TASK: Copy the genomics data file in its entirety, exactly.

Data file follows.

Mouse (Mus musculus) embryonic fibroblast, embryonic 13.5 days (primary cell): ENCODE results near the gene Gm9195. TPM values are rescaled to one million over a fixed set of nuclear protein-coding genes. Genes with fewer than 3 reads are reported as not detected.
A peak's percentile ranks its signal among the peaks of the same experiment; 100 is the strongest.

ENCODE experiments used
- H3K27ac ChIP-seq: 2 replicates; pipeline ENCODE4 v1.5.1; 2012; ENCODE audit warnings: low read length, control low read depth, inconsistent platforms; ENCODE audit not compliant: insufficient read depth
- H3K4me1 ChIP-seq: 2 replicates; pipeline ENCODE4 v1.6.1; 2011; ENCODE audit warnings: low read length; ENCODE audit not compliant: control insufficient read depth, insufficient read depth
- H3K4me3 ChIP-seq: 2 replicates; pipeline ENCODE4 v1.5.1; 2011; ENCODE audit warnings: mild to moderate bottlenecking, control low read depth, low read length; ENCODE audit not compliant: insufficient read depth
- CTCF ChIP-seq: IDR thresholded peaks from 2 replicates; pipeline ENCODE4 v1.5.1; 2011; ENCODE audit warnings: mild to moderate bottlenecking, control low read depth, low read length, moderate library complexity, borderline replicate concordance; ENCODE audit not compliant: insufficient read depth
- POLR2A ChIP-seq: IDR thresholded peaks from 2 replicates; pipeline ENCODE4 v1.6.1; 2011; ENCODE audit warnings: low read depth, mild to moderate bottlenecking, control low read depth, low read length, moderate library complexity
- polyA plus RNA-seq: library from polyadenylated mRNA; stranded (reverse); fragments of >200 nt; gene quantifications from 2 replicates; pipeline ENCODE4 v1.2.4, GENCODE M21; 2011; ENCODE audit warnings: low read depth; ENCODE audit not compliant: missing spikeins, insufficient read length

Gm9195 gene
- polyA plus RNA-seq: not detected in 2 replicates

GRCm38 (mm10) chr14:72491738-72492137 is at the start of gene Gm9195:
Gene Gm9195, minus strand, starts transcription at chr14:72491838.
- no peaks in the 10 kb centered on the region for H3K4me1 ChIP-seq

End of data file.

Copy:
Mouse (Mus musculus) embryonic fibroblast, embryonic 13.5 days (primary cell): ENCODE results near the gene Gm9195. TPM values are rescaled to one million over a fixed set of nuclear protein-coding genes. Genes with fewer than 3 reads are reported as not detected.
A peak's percentile ranks its signal among the peaks of the same experiment; 100 is the strongest.

ENCODE experiments used
- H3K27ac ChIP-seq: 2 replicates; pipeline ENCODE4 v1.5.1; 2012; ENCODE audit warnings: low read length, control low read depth, inconsistent platforms; ENCODE audit not compliant: insufficient read depth
- H3K4me1 ChIP-seq: 2 replicates; pipeline ENCODE4 v1.6.1; 2011; ENCODE audit warnings: low read length; ENCODE audit not compliant: control insufficient read depth, insufficient read depth
- H3K4me3 ChIP-seq: 2 replicates; pipeline ENCODE4 v1.5.1; 2011; ENCODE audit warnings: mild to moderate bottlenecking, control low read depth, low read length; ENCODE audit not compliant: insufficient read depth
- CTCF ChIP-seq: IDR thresholded peaks from 2 replicates; pipeline ENCODE4 v1.5.1; 2011; ENCODE audit warnings: mild to moderate bottlenecking, control low read depth, low read length, moderate library complexity, borderline replicate concordance; ENCODE audit not compliant: insufficient read depth
- POLR2A ChIP-seq: IDR thresholded peaks from 2 replicates; pipeline ENCODE4 v1.6.1; 2011; ENCODE audit warnings: low read depth, mild to moderate bottlenecking, control low read depth, low read length, moderate library complexity
- polyA plus RNA-seq: library from polyadenylated mRNA; stranded (reverse); fragments of >200 nt; gene quantifications from 2 replicates; pipeline ENCODE4 v1.2.4, GENCODE M21; 2011; ENCODE audit warnings: low read depth; ENCODE audit not compliant: missing spikeins, insufficient read length

Gm9195 gene
- polyA plus RNA-seq: not detected in 2 replicates

GRCm38 (mm10) chr14:72491738-72492137 is at the start of gene Gm9195:
Gene Gm9195, minus strand, starts transcription at chr14:72491838.
- no peaks in the 10 kb centered on the region for H3K4me1 ChIP-seq